Another recent study suggests that even the newest diesel vehicles emit a lot of pollution. For instance, the European Environment Agency, for instance, says that an average, "clean" diesel car that is compliant with EURO 6 emissions standards produces approximately 10 times the amount of nitrogen oxide pollution than an equivalent petrol car.

What is the impact of CO2 emissions?

Based on the British Society of Motor Manufacturers and Traders: "Diesel cars have greatly contributed to the reduction of CO2 emissions. Since 2002, people who buy diesel have prevented nearly three million tons of carbon dioxide from being released out into the environment."

Diesel engines typically are more expensive than petrol engines, however, their lower operating expenses and longer operational life typically offset this. However, consumers aren't convinced anymore: there's been a dramatic decline in sales following the Volkswagen emissions scandal of 2015 in which the German automaker misrepresented the emissions from its diesel vehicles to make them appear less polluting.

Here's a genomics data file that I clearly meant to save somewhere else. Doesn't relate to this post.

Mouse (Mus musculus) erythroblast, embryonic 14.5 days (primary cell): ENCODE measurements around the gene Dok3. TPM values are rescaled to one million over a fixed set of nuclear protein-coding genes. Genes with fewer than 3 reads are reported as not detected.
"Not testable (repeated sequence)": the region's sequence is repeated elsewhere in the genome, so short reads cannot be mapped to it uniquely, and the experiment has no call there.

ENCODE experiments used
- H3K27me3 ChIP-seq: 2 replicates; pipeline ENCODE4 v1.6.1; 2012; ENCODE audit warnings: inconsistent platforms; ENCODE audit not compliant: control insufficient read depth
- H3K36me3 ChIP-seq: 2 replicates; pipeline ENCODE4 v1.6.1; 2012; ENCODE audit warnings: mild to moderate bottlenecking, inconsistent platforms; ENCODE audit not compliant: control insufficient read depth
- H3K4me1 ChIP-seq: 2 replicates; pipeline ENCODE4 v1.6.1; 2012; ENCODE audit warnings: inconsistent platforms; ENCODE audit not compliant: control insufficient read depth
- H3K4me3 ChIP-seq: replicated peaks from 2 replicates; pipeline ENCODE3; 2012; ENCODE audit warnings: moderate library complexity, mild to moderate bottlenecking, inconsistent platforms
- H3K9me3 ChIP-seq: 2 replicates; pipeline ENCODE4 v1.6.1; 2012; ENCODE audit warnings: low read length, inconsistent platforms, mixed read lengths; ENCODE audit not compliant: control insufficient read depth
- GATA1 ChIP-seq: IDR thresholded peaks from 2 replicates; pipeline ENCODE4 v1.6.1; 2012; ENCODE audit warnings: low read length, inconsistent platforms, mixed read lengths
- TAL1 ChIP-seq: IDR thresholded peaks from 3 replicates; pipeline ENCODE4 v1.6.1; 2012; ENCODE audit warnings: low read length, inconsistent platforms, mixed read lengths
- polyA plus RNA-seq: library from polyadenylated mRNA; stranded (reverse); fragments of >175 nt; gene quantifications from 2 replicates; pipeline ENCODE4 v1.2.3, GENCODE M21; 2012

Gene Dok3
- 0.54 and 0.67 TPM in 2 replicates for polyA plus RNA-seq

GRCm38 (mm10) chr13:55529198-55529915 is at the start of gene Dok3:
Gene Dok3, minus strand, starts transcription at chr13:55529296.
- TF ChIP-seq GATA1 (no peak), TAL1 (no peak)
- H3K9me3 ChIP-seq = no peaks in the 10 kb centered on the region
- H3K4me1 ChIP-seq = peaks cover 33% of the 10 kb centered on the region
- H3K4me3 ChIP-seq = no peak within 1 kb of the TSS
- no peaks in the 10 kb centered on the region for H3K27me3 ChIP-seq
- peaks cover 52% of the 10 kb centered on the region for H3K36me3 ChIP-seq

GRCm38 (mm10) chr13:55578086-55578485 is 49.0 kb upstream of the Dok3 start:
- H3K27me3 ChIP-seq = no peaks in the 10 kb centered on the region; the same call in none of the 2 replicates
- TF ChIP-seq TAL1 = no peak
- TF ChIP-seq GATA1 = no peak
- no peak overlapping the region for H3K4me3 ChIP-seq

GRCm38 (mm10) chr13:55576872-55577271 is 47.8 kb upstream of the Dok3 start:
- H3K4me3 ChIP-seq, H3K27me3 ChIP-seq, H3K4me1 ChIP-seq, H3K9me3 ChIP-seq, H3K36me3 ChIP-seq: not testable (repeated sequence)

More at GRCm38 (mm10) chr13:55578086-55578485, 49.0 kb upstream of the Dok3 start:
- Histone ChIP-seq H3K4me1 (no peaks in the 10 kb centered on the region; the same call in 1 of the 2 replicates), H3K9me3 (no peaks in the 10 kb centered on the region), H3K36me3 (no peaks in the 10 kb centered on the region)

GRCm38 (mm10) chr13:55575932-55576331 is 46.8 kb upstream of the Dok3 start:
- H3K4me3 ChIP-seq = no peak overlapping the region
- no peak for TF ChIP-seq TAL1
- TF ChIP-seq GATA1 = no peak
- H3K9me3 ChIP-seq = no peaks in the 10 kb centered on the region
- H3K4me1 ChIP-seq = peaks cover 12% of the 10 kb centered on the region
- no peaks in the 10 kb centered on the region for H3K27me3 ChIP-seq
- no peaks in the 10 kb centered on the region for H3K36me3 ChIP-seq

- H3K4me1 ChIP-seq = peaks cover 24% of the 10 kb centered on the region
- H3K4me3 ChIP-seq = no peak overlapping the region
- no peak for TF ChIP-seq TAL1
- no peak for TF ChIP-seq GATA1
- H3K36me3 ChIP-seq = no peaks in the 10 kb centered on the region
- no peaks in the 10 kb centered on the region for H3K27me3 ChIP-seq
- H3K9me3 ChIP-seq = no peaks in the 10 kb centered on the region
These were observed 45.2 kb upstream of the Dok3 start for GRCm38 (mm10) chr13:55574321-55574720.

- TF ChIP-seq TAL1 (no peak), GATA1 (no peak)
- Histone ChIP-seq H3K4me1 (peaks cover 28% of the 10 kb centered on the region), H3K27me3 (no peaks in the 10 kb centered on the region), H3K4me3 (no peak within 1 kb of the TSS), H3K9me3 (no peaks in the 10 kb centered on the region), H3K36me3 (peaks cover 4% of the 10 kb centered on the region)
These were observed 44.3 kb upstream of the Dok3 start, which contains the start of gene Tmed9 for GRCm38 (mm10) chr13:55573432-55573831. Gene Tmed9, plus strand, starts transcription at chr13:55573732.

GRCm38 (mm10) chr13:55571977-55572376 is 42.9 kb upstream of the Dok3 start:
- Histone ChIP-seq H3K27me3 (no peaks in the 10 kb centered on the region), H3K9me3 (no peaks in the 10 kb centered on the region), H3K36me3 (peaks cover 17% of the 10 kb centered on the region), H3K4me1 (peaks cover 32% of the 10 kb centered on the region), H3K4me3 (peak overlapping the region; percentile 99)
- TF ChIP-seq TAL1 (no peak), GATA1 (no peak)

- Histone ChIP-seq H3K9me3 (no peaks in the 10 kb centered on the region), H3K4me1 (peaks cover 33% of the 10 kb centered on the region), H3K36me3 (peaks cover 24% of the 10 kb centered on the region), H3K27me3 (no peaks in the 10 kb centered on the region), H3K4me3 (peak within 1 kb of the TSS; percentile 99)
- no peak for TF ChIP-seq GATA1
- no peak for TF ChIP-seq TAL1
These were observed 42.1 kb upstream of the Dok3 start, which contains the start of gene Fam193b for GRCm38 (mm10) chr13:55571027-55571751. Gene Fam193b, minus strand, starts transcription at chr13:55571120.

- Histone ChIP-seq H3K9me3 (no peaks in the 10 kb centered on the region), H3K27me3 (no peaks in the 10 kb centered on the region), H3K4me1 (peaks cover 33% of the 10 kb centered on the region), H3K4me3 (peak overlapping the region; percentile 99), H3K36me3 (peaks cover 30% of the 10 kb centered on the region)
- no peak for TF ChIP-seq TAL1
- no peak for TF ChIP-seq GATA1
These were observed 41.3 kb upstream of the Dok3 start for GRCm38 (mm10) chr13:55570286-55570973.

It's a fact that diesel engines will continue to power large vessels--ships, trucks as well as railroad locomotives are all dependent on them. However, their future in lighter vehicles is increasingly uncertain. The move towards electric vehicles has given a huge motivation to reduce the weight of petrol engines, making them more affordable and cleaner, and these modern petrol engines are threatening the perceived benefits of using diesel in vehicles.